As the mayor’s recommended 2020 budget nears adoption by the Minneapolis City Council next week, officials weighed one aspect of it with community members Thursday night.
The University of Minnesota’s Urban Research and Outreach-Engagement Center hosted an event to discuss the “cultural districts” initiative in Minneapolis Mayor Jacob Frey’s 2020 proposed budget. The initiative aims to invest in six communities citywide through funding for public works projects and local businesses.
The “Economic Inclusion and the Promise of Cultural Districts” event was the latest of UROC’s Critical Conversations series, where various community leaders, historians, scholars and activists gather to discuss urban-focused issues and research.
Makeda Zulu-Gillespie, UROC’s executive director, said her goal and the role of UROC is to gather people to have those conversations.
“What I’ve always believed is that there is a lot of information when you pool people together,” Zulu-Gillespie said. “I think the answer is in the community.”
Presenters at the event included Frey, Ward 5 City Council member Jeremiah Ellison, and C Terrence Anderson, director of community-based research for the University’s Center for Urban and Regional Affairs. In his presentation, Anderson said the City’s history of racial discrimination in housing policies led to the disparities in those communities today.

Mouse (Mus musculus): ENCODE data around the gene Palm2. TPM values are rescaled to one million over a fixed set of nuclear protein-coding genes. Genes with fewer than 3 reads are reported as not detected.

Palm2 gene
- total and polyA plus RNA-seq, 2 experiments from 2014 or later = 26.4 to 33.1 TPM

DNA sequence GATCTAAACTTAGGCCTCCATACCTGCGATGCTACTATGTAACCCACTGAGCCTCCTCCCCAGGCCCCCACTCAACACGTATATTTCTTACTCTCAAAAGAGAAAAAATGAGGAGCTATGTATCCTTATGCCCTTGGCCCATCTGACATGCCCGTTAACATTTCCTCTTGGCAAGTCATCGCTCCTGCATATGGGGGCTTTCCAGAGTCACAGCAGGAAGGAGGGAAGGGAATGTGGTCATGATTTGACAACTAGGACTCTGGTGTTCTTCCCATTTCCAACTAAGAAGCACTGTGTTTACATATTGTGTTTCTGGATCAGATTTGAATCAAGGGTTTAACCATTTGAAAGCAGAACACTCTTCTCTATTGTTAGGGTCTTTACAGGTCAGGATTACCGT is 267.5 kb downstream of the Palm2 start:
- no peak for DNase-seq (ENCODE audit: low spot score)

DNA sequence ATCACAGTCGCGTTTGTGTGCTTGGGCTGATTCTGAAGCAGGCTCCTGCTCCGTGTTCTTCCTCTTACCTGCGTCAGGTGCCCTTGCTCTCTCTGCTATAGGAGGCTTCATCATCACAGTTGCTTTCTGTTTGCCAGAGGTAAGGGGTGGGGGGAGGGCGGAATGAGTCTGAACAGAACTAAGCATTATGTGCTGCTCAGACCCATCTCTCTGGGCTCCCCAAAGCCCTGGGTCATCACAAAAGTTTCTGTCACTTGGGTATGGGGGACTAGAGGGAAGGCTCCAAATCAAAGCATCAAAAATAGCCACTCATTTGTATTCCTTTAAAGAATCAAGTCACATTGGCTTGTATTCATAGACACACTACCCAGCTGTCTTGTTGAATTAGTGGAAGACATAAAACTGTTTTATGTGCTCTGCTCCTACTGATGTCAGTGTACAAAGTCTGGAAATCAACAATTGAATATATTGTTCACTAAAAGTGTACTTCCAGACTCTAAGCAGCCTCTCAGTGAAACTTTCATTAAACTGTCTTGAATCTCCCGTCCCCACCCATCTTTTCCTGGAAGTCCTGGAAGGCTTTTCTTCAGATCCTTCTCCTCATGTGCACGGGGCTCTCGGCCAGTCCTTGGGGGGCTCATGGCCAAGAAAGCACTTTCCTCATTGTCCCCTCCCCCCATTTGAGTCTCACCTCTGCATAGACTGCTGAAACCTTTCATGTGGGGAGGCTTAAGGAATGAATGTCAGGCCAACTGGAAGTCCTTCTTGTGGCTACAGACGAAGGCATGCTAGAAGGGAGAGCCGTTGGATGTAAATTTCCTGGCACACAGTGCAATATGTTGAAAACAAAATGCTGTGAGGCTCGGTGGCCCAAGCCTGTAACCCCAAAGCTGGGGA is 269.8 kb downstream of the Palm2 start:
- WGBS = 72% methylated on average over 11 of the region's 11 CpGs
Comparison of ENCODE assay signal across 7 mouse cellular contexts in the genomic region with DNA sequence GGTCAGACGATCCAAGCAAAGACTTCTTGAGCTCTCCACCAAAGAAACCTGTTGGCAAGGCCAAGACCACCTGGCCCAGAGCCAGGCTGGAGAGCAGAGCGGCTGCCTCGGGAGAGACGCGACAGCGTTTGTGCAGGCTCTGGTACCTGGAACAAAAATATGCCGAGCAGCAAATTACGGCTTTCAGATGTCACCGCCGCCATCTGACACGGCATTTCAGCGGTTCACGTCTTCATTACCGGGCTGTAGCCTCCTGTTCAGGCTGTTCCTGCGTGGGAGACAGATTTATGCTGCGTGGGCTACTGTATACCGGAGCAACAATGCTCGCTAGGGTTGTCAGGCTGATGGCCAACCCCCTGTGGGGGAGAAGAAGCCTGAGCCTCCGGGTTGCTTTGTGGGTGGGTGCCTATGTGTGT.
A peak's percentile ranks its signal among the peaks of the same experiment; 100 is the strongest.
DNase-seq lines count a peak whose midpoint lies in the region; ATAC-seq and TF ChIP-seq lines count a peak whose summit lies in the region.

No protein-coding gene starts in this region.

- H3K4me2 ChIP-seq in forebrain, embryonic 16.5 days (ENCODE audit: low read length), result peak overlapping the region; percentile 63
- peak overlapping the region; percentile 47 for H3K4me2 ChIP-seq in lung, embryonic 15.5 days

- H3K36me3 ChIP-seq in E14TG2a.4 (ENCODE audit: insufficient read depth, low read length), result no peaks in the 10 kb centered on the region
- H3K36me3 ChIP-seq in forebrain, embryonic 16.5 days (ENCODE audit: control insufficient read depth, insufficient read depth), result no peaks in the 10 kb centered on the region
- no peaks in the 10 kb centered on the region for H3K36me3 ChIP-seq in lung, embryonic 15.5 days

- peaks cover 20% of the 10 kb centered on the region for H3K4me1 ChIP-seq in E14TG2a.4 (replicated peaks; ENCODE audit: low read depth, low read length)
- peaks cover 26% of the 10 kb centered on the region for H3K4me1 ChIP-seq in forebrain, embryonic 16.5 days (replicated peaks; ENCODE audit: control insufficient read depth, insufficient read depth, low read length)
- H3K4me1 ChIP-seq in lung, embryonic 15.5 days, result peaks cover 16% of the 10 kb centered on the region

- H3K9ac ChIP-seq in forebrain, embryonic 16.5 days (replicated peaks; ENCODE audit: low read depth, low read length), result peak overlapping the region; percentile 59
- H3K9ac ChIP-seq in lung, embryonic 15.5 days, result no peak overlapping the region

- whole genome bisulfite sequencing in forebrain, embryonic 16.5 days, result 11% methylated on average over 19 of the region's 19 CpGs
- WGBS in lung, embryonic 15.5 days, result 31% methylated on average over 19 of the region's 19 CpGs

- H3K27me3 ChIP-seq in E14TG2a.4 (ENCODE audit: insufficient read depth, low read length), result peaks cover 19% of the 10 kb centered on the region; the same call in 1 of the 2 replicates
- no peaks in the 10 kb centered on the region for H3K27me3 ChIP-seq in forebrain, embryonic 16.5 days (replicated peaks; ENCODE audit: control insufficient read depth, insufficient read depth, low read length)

“Sometimes folks think that inequities just happen,” Anderson said. “If you’ve done things in history, if you’ve [passed] deliberate policies to disinvest in people, then there’s going to be a causal effect.”
The cultural districts are an effort to reverse those effects of racism and xenophobia, and boost economic inclusion. The six proposed districts are the Cedar-Riverside neighborhood, East Lake Street, along 38th Street, Franklin Avenue, Central Avenue in northeast Minneapolis, and West Broadway Avenue in North Minneapolis.
The proposed budget allocates more than $1 million for the districts that would go toward trash pick up, improved lighting, facade improvements of local buildings and investment in local arts.
The budget also includes $2.5 million for a commercial property redevelopment fund, which would provide residents with no-interest loans to encourage business ownership and prevent local business displacement.
“That’s tangible dollars,” Shauen Pearce, economic development and inclusion policy director in Frey's office, told community members at the event. “Not for signs, not for placards but for actual ownership … for redesigning our community for us, by us.”
Following a Wednesday public hearing, Council members approved edits to the budget on Friday. The proposed budget will then go before the Council for a final vote on Dec. 11.
“When we are hopefully the first city to really do this right, where we have people able to stay in place and benefit from the investments that are there, then I think we’ll look back to this time where we started off the conversations here,” Frey said at the event.